Pigeon-holed in Employment Applications

Dilbert was a pretty lucky guy – he at least had a job to hate. Sometimes the most difficult part of looking for work – even temporary work – is getting past the choking questions at the door. It goes to show how many bigoted “human resource” people there are.

The holiday season is a great time to apply for seasonal work, but it’s astonishing (at least IMO) how companies pigeon-hole employees. It’s not just “Don’t say ‘Merry Christmas’!” – a despicable reality that steals from the joy of the season; it’s also what is said and done before people even get in the door.

I was applying for work online recently and kept track of all the little check-boxes the company wanted me to fill. Let’s go through them one-by-one, shall we?

The first is the Arbitration Box. Yeah, companies want to cover their hide, I understand, but they do it at the expense of stealing everyone else’s cover. The legal verbiage boils down to “Let us be the judge, jury, and defense lawyer instead of the government.”

Second comes the contact information. While it’s nice to have an address, not everyone has or wants a cell phone, yet an increasing number of companies assume you have one. Cell phones allow for government surveillance – something important in the future, but as of yet, most people don’t see the problem. A more practical issue is the bill. Cell phone bills aren’t cheap when you’re on a tight budget, so low-paying jobs shouldn’t expect people walking in the door to have one. What’s sad is that companies would/will gladly use up your phone minutes without compensating you with a dime.

Third, we move onto the obligatory questions regarding sex, race, veteran status, and maybe some unknown government initiatives. These aren’t of interest in this article.

The meat of the online application was the job-related questions. Now, most of the questions were generic and assumed you could be working at any company for a number of months. Obviously, no-one tailored the questions for short-term work, but that’s what happens when you automate the questions.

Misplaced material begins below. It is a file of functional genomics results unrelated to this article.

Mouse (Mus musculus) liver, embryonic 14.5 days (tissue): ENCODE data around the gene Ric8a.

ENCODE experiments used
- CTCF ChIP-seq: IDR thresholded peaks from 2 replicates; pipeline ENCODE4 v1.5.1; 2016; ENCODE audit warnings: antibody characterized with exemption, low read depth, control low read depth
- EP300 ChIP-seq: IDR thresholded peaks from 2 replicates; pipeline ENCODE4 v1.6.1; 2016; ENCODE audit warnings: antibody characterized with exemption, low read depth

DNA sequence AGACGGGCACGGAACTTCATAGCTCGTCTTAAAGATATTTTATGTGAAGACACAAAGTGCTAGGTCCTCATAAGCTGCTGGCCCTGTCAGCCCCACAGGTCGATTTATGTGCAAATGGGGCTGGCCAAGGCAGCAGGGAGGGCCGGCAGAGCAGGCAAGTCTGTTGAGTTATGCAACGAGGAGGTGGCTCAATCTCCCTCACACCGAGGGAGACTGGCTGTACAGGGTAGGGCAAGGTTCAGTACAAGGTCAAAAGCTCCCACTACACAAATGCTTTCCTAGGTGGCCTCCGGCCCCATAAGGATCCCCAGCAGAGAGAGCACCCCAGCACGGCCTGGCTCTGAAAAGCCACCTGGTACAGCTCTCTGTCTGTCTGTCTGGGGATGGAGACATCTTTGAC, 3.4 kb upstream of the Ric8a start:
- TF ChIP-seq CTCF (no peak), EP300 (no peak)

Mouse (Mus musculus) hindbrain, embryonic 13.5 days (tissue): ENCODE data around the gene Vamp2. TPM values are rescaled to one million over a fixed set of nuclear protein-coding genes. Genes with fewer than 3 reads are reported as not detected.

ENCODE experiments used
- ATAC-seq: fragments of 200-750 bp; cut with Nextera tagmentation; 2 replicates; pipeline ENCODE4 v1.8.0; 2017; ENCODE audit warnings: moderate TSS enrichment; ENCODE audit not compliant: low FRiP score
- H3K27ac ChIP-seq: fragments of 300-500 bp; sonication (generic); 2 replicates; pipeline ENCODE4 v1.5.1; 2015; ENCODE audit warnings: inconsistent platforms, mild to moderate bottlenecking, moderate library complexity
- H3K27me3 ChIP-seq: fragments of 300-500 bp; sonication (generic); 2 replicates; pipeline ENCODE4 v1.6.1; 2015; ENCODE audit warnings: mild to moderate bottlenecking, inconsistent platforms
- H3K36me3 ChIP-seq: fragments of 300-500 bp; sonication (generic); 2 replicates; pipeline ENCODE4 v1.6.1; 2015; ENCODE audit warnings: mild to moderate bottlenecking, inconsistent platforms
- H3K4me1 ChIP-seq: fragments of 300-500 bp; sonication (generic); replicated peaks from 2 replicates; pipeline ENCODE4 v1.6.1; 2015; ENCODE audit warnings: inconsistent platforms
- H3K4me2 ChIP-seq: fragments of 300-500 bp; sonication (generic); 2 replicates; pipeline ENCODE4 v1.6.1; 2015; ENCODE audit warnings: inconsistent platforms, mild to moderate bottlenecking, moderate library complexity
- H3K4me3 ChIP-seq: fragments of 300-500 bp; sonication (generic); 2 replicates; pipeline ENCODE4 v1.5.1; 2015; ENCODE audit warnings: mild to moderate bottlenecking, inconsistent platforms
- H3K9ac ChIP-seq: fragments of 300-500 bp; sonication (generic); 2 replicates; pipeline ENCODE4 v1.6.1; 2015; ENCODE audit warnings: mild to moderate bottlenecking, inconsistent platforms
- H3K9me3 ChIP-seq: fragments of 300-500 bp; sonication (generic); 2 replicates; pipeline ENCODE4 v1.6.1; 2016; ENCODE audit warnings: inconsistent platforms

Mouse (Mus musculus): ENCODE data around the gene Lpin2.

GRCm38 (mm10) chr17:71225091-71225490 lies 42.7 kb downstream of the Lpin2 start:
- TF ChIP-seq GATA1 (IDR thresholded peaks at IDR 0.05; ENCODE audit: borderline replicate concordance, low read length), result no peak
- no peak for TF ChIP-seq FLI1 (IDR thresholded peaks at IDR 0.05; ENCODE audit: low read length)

What was more interesting was the formulation of the questions themselves.

First of all, the questions were all sexist. I understand people want to see women in the workforce, but the workforce is still mostly male (with some fields being exceptional), and yet, rather than opting for either the traditional pronouns (“he/him”) or – even more appropriate (considering that they want to be “less offensive”) – the gender-neutral pronouns (“they/them”), they opted for the “politically correct” (a.k.a East-Coast Elitist Ethics) pronouns (“she/her”). Once upon a time, I might have considered it humorous (after all, most people would probably enjoy thinking about women more than men), but these days and in this context, it’s safe to say the intention was not humor. It simply pushing a social agenda, an attack on tradition – a defining trait of the generation that started this mess (which I intend to speak about in another post).

The job questions themselves were very generic and offered a very narrow selection of answers. Multiple-choice seems like a win-win (you give suggestions to the user and they pick the obvious “correct” one), but in reality, it doesn’t fit all personalities nor “correct” responses. I felt, as the title of this article states, very pigeon-holed. As someone who loves to be honest, I found that my personal responses to such questions were… absent if not skewed by extra details. There was no me, nor was there even an “other” or a fill-in-blank. There wasn’t even a “rate how likely you are to have this response”. While a number of scenarios posed by the questions are hypothetical (though you may likely encounter worse), it was depressing that, in order to move onto the next question, I would have to “lie” in a virtual sense. Yes, I could always pick the response you think the company wants to here, but this isn’t believable, and the algorithm behind the scenes is going to see this and likely bump you out anyways. You could game the system, but is even a short-term job worth it when you have to play a game just to get in?

Finally, we have the famous “electronic signature”. I’ve already written about how this is pretty much a joke in legal settings, but sadly, people are taking information as raw fact. The electronic signature was a cheap way of trying to solve a problem of doing job applications and contracts online, but they are about as insecure as the website hosting the application itself.

Once you hit the submit button, some algorithm will analyze what you say, and if you pass, some human will expect that all of the information you gave is gospel truth, even if it isn’t nor ever could be.

I have filled out a number of online applications. Anything near the bottom of the pay-scale tends to be this stiff, especially if the company wants to filter through thousands of applicants. The jobs offering more pay prefer a plain-old resume and cover-letter and move onto phone interviews if they think you’re worth a shot.


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